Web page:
Yesterday, I taught the perfect lesson and I want to tell you about it.
Typically, John pops into the office talking about baseball or basketball or swimming or what he ate for dinner last night. After a quick life catch up, we get to work and John is diligent. He takes things slowly and thinks through the spelling rules he has learned.
Yesterday was no different, he settled in to his seat, ready to get to work. But unlike most days, I wasn’t swiveling around to grab materials or sharpen pencils. I hadn’t even opened the teacher manual. I just sat in front of an empty desk across from John and smiled. He said, “what?” and I replied, “John, you’ve been working with me for about a year now and I have to say, I’m impressed with how much you have grown. I have some very exciting news for you.” He perks up. “Today, you are going to learn how to read two syllable words. I’m going to teach you the rules!” I held my hand up for a high five. He looked up and me, gave me a big ole high five and got to work.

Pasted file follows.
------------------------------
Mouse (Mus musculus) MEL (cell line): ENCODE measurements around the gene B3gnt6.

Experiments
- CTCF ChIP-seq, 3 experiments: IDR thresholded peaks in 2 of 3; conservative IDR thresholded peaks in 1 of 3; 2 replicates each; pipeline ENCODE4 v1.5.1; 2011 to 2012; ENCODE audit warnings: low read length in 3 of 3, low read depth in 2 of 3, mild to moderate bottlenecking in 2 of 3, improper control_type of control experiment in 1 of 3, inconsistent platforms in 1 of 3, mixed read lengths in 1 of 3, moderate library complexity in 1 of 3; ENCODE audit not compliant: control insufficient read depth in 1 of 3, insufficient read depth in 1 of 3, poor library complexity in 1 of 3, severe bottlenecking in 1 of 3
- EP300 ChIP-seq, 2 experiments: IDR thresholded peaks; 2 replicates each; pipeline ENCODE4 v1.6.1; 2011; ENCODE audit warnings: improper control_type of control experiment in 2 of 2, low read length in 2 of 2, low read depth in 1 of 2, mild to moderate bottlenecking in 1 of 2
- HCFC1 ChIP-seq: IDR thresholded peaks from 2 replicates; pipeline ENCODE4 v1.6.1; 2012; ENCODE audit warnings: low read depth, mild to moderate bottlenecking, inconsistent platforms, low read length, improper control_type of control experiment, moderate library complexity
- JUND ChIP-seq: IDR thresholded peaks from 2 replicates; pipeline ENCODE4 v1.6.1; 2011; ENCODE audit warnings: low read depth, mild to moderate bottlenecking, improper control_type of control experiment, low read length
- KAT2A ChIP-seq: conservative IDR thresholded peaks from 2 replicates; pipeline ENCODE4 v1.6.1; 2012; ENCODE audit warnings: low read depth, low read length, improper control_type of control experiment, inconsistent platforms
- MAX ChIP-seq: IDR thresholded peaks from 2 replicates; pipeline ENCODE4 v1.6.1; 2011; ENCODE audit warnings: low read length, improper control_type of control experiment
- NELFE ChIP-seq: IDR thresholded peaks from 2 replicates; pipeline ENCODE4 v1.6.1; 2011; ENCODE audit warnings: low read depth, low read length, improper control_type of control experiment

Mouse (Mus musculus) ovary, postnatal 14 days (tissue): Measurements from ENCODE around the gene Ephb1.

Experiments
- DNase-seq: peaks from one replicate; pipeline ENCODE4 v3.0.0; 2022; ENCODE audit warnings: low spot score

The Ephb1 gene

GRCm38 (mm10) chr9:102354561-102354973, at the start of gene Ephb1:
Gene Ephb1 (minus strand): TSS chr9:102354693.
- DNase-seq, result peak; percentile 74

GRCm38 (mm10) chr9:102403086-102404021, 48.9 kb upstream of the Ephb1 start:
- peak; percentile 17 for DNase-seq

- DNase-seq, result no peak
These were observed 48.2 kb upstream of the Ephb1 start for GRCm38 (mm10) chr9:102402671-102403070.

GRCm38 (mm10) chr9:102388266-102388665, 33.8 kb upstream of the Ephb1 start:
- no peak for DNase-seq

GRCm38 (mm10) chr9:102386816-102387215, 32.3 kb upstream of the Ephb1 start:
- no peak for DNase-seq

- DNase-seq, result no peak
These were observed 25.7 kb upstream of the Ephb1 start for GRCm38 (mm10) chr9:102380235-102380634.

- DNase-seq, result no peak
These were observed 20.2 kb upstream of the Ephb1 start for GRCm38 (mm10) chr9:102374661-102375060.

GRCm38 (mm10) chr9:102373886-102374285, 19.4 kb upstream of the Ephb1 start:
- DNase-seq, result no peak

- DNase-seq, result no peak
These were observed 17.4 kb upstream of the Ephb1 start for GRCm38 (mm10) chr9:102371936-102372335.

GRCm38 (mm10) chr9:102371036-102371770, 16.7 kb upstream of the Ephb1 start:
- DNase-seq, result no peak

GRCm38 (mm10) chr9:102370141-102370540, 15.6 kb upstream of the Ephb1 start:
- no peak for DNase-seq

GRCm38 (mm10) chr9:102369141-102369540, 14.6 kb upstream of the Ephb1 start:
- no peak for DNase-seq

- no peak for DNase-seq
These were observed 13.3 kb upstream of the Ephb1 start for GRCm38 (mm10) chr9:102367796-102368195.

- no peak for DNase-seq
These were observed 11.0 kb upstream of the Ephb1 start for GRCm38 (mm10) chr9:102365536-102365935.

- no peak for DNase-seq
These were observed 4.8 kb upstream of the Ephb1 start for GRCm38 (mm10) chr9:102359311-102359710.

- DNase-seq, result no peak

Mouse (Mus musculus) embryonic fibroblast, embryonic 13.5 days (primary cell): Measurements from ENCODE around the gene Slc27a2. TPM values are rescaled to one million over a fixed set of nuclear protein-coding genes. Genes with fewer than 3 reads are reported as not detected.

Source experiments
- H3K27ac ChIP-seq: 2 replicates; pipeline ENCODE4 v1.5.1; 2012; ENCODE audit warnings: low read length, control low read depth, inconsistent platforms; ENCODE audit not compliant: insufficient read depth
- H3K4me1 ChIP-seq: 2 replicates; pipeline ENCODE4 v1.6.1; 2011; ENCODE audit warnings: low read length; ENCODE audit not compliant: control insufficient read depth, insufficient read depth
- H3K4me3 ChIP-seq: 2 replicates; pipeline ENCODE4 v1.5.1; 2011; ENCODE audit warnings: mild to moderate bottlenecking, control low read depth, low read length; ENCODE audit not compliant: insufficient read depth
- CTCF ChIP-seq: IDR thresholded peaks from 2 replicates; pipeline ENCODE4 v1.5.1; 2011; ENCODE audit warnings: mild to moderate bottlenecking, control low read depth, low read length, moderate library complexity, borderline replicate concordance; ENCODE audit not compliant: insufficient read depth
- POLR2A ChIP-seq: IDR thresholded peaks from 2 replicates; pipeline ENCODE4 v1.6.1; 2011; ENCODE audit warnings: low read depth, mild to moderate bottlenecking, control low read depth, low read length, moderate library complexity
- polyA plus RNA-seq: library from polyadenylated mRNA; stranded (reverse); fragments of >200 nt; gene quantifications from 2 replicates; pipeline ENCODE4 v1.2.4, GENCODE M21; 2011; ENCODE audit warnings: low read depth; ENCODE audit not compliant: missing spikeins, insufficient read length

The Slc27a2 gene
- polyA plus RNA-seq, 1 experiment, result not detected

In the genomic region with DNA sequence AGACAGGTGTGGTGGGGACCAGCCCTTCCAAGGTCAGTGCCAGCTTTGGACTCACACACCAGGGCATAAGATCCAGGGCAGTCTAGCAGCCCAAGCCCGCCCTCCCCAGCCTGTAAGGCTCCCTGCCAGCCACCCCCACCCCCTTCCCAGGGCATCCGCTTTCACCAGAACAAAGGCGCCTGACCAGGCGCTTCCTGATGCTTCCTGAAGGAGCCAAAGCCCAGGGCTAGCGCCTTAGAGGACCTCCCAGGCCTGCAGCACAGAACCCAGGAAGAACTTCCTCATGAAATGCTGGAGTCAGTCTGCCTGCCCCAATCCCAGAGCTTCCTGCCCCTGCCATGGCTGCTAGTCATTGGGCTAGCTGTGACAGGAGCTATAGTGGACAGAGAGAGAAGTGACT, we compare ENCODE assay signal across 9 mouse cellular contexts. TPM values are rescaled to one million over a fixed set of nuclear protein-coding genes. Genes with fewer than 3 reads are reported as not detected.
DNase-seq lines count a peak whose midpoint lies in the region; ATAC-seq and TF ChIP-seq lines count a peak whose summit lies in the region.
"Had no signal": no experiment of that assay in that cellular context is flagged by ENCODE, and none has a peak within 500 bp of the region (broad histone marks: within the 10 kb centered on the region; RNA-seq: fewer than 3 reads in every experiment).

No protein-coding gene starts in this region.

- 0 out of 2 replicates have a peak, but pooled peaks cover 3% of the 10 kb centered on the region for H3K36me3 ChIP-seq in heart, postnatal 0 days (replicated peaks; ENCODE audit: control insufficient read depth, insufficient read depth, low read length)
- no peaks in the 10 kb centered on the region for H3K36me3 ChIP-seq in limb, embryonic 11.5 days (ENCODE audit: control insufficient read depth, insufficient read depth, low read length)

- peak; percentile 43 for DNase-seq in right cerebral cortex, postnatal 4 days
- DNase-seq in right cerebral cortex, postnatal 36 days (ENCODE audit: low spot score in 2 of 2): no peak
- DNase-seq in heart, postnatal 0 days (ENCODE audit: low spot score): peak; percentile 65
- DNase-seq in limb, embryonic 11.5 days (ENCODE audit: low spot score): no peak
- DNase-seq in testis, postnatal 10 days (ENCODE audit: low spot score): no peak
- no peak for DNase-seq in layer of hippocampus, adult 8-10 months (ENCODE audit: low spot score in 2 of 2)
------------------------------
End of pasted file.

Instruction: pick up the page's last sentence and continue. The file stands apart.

Yesterday, I watched John confidently read two syllable words.
I knew he was excited, but I was shocked to see him strut into my office today without mentioning baseball, the Chicago Bulls, or chicken nuggets. Instead, he sat down and said, “Ms. Lydia, today I explained syllable division rules to my teacher and guess what! She asked me to explain it to the entire class!!”
See, yesterday, I watched John read two syllable words accurately, something he’s never been able to do before. And today, John got to stand in front of his class and show them how to attack unknown multisyllabic words. He got to be the reading expert for the first time.
This lesson was perfect because it rippled. John was able to carry what he learned forward as a more confident reader and because of his confidence, he shared his knowledge with others.